From the Editor - January 5, 2014
By Ina Steiner
It's time to nominate online marketplaces for the 5th annual EcommerceBytes Sellers Choice Awards. A lot has happened over the past 12 months, and we want to hear from the sellers who are working hard every day to get traffic to listings and please customers to see what how marketplaces are supporting them.
In this first phase, please nominate up to five online marketplaces you've used. In the next issue, we'll ask you to rate the top nominations on profitability, customer service, communication and ease of use.
Invariably, we receive emails asking why a particular marketplace wasn't included in Sellers Choice. We have an option for you to write in candidates in the nomination process (and some have made the final cut in the past). More importantly, I hope you'll notify marketplaces about Sellers Choice and help us spread the word. Each year we see more sellers participating as they welcome the opportunity to cast their own votes and read the ratings of their peers.
Sellers Choice is your only opportunity to rate online marketplaces, so be sure to participate in the nominations process now by going to SurveyMonkey to select up to 5 marketplaces, and we'll let you know when the rating process begins.
January also means it's time to create new folders, both virtual and paper, to separate 2014 paperwork from last year's and to begin preparing for that dreaded tax deadline of April 15th.
Running a small business means a lot of time spent on record-keeping, and retailers and online sellers face an added challenge: they must calculate the Cost of Goods Sold for their Income Statement, and they need to know the value of their inventory in stock for their Balance Sheet. Don't panic: in today's issue, Julia Wilkinson talks to the author of Bookkeeping for Dummies who some solid advice so you won't have to sweat it.
If by some chance you don't subscribe to the Newsflash newsletter that we send via email three times a week, you may have missed Confessions of an Amazon Warehouse Worker. The 9-part series, written by an anonymous temp worker who is part of the RV "work camper" brigade, provided a rare look at what it's like to work in a fulfillment system in the prime holiday-shopping period leading up to Christmas. It's recommended reading for any seller who uses or who is considering using Fulfillment by Amazon as it gives you an idea the conditions at FBA warehouses where your goods may be stored.
If you do follow EcommerceBytes industry news, you would have gotten some advance notice that online sellers were facing some delivery slowdowns leading up to Christmas. On December 11th, we published a story sent to us from a seller who discovered a UPS warehouse in Texas where inventory was stuck and not moving. On December 23rd, we wrote about seller reports of slow delivery, with confirmation from the postal workers' union.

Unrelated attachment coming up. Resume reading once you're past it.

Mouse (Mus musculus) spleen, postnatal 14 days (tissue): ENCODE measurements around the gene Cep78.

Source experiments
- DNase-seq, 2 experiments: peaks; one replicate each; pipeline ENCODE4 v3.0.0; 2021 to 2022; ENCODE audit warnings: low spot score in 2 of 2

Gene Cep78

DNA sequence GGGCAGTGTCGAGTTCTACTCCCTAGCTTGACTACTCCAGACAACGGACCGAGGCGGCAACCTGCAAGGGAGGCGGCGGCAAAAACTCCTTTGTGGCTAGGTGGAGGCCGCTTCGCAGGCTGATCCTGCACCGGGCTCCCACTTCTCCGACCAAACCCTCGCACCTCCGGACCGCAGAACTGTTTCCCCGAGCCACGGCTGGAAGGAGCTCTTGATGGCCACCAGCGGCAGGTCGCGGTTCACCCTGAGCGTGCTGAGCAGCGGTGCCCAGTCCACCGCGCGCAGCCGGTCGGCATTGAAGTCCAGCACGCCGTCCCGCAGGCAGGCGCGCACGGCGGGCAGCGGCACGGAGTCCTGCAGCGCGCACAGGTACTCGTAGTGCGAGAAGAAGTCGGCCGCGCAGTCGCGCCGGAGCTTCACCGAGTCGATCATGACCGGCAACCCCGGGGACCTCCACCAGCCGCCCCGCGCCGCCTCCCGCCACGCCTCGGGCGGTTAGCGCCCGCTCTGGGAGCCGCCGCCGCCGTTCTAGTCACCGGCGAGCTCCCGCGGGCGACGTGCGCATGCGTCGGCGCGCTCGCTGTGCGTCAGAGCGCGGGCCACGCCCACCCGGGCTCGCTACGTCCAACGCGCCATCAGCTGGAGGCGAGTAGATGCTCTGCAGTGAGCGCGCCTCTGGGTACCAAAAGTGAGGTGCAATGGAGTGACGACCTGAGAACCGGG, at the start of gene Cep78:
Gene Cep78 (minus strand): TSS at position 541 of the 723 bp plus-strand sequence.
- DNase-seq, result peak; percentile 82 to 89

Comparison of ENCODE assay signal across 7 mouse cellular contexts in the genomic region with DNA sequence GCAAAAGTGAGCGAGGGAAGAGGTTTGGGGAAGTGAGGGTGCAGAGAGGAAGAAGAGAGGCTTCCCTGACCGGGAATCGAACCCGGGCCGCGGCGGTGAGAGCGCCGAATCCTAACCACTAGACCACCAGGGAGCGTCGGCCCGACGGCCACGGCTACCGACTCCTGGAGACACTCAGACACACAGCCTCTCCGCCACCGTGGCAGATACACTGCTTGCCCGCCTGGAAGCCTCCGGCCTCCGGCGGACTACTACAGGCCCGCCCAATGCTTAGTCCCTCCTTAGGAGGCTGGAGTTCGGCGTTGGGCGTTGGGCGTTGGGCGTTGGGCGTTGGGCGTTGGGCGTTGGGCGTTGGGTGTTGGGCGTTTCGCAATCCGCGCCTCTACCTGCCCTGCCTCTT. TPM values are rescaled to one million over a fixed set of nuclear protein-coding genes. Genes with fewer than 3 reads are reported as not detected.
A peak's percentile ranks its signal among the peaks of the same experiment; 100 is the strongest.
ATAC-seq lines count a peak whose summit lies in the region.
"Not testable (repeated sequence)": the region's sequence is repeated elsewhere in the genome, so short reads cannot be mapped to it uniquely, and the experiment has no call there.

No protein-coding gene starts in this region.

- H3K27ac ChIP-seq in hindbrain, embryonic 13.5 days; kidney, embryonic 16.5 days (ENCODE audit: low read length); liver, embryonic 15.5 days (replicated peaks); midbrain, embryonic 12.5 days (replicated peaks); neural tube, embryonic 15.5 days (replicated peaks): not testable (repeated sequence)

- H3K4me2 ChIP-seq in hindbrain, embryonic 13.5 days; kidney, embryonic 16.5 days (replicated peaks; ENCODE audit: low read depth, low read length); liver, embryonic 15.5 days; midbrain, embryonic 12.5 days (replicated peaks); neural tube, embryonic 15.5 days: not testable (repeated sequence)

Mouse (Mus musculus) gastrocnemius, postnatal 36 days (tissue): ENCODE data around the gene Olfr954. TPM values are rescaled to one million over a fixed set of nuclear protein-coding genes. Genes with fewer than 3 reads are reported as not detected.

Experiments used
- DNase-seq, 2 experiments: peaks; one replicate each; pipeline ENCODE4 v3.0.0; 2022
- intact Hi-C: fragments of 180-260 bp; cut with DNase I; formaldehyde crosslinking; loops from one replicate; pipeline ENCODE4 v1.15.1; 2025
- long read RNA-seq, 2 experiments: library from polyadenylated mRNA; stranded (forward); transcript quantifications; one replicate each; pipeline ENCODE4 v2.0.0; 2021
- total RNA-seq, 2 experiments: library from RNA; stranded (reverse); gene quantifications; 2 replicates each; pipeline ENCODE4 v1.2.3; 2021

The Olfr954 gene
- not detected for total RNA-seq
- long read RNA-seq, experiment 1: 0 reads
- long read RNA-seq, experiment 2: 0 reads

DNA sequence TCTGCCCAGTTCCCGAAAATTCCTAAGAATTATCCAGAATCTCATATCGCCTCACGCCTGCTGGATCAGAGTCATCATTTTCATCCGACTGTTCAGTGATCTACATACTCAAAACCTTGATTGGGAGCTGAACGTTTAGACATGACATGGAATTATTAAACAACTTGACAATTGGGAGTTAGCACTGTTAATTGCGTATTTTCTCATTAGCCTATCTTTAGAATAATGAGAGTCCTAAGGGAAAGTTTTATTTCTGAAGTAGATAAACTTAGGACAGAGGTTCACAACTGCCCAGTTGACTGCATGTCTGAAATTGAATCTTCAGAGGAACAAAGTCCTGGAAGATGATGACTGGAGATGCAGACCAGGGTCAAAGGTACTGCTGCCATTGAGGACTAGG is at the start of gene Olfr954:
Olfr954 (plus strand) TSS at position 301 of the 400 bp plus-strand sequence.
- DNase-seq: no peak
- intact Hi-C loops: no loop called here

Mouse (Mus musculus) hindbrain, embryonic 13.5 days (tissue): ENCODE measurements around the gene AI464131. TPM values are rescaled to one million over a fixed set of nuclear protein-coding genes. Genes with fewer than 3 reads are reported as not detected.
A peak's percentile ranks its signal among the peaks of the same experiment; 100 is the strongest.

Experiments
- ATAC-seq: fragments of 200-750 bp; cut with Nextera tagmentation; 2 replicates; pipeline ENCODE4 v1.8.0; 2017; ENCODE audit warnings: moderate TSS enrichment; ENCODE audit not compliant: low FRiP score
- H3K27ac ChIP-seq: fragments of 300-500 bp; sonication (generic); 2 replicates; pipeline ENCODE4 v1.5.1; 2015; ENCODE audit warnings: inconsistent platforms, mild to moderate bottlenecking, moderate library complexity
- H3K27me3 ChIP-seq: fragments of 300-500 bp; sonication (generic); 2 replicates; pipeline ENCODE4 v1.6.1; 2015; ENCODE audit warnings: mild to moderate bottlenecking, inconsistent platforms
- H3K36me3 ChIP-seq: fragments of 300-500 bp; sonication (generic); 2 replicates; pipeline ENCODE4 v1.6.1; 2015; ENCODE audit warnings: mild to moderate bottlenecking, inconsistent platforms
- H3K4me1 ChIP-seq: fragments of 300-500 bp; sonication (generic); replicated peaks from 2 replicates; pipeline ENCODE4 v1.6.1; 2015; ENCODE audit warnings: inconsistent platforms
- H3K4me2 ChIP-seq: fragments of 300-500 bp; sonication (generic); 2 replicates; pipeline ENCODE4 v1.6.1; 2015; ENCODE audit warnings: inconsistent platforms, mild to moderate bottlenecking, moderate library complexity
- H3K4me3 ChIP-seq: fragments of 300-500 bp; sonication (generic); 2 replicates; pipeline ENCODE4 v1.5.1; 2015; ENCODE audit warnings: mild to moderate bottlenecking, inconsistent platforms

On December 25 and 26, new outlets were full of reports of packages not reaching online shoppers in time for Christmas, with UPS taking the brunt of the blame. Compounding problems for eBay sellers was its unrealistic delivery estimates displayed in listings over the holiday period, as outlined in this blog post. Now, sellers who spent a lot of time trying to pacify customers for slow deliveries must worry about negative feedback ratings from irate customers.
One of the biggest challenges for any seller is getting exposure, whether it's on a search engine like Google or on the search results of the online marketplaces on which they sell. EcommerceBytes recently broke the news about Hugh Williams' departure from eBay, the man tasked with launching the Cassini search engine. In June, Williams had shared his advice for optimizing listings for Cassini, which rolled out in the summer. Since then, I have heard a lot of new theories from sellers about what works for them in optimizing for eBay Best Match.
One seller recently presented me with an interesting report of what works for him. You'll find his guide in today's issue, "From the Trenches: An eBay Seller's Guide to Cassini Search."
I've heard other sellers talk about some of these strategies, but never saw it all pulled together in one place. Some strategies seem to work once but not when repeated, according to anecdotal reports. And eBay is not a one-size-fits-all marketplace - conditions vary depending on category, listing format, quality of descriptions/titles/photos, the feedback ratings of the seller and other factors.
Optimizing for algorithmic search engines is part science, part art. The best advice marketing experts give is to test everything - so read the article and do some testing and see what works for you. And let us know what you think by posting in the EcommerceBytes Blog post, you'll find a link at the bottom of the article.
Also in today's issue, Greg Holden shares more about enhancing a WordPress site with ecommerce capabilities; Michele Alice ushers in the New Year with Collectors Corner; and we wrap up this issue with some interesting letters from readers.
Thanks for reading, and have a happy, healthy and prosperous New Year.
About the author:
Ina Steiner is co-founder and Editor of EcommerceBytes and has been reporting on ecommerce since 1999. She's a widely cited authority on marketplace selling and is author of "Turn eBay Data Into Dollars" (McGraw-Hill 2006). Her blog was featured in the book, "Blogging Heroes" (Wiley 2008). Follow her on Twitter at @ecommercebytes and send news tips to firstname.lastname@example.org.
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